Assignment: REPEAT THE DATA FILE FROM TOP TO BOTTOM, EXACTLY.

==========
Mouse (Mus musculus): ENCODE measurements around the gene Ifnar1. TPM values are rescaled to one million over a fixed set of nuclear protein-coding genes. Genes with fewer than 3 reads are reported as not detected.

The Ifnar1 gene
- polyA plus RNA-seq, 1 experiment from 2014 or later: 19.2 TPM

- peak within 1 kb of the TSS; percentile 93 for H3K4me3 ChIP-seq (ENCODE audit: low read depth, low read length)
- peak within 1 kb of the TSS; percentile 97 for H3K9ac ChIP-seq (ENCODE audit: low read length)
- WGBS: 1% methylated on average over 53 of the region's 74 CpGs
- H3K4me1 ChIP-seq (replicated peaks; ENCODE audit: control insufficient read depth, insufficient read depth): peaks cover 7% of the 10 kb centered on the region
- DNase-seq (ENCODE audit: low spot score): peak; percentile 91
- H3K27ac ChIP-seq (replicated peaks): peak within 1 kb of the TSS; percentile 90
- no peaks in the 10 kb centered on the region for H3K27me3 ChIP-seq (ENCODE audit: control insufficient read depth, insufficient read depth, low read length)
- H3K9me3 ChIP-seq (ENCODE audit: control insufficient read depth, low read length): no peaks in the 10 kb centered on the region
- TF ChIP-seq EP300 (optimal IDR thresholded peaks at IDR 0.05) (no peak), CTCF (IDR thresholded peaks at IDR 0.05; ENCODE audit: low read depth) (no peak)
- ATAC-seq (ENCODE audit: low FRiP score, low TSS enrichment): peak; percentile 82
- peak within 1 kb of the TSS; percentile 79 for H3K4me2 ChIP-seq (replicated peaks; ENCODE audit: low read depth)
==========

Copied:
Mouse (Mus musculus): ENCODE measurements around the gene Ifnar1. TPM values are rescaled to one million over a fixed set of nuclear protein-coding genes. Genes with fewer than 3 reads are reported as not detected.

The Ifnar1 gene
- polyA plus RNA-seq, 1 experiment from 2014 or later: 19.2 TPM

- peak within 1 kb of the TSS; percentile 93 for H3K4me3 ChIP-seq (ENCODE audit: low read depth, low read length)
- peak within 1 kb of the TSS; percentile 97 for H3K9ac ChIP-seq (ENCODE audit: low read length)
- WGBS: 1% methylated on average over 53 of the region's 74 CpGs
- H3K4me1 ChIP-seq (replicated peaks; ENCODE audit: control insufficient read depth, insufficient read depth): peaks cover 7% of the 10 kb centered on the region
- DNase-seq (ENCODE audit: low spot score): peak; percentile 91
- H3K27ac ChIP-seq (replicated peaks): peak within 1 kb of the TSS; percentile 90
- no peaks in the 10 kb centered on the region for H3K27me3 ChIP-seq (ENCODE audit: control insufficient read depth, insufficient read depth, low read length)
- H3K9me3 ChIP-seq (ENCODE audit: control insufficient read depth, low read length): no peaks in the 10 kb centered on the region
- TF ChIP-seq EP300 (optimal IDR thresholded peaks at IDR 0.05) (no peak), CTCF (IDR thresholded peaks at IDR 0.05; ENCODE audit: low read depth) (no peak)
- ATAC-seq (ENCODE audit: low FRiP score, low TSS enrichment): peak; percentile 82
- peak within 1 kb of the TSS; percentile 79 for H3K4me2 ChIP-seq (replicated peaks; ENCODE audit: low read depth)